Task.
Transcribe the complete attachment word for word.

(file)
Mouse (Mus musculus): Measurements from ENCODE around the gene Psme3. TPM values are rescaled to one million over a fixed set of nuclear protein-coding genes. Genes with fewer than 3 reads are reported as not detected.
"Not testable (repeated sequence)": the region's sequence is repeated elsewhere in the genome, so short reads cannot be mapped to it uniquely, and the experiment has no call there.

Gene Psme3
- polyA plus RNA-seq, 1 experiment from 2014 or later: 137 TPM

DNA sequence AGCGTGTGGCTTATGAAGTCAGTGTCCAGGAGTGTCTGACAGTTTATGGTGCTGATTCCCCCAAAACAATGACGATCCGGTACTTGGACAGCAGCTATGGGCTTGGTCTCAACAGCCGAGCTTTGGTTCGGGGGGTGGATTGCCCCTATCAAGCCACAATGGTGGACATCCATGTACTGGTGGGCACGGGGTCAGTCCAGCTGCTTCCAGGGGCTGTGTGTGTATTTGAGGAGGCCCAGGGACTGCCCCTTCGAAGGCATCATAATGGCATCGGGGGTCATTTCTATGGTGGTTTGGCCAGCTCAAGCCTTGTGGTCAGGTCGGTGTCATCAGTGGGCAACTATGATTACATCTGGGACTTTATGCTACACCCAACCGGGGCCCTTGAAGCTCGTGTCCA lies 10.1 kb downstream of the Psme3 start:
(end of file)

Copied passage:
Mouse (Mus musculus): Measurements from ENCODE around the gene Psme3. TPM values are rescaled to one million over a fixed set of nuclear protein-coding genes. Genes with fewer than 3 reads are reported as not detected.
"Not testable (repeated sequence)": the region's sequence is repeated elsewhere in the genome, so short reads cannot be mapped to it uniquely, and the experiment has no call there.

Gene Psme3
- polyA plus RNA-seq, 1 experiment from 2014 or later: 137 TPM

DNA sequence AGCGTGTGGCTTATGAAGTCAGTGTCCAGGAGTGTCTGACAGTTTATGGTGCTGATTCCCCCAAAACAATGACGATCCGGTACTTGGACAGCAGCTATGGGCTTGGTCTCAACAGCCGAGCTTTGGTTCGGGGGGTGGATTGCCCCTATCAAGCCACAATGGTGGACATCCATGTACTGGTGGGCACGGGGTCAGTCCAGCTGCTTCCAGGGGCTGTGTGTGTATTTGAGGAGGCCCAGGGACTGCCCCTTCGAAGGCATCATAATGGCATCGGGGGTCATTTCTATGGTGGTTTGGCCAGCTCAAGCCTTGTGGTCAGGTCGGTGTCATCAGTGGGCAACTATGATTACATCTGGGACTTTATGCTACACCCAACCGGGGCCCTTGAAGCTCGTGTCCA lies 10.1 kb downstream of the Psme3 start: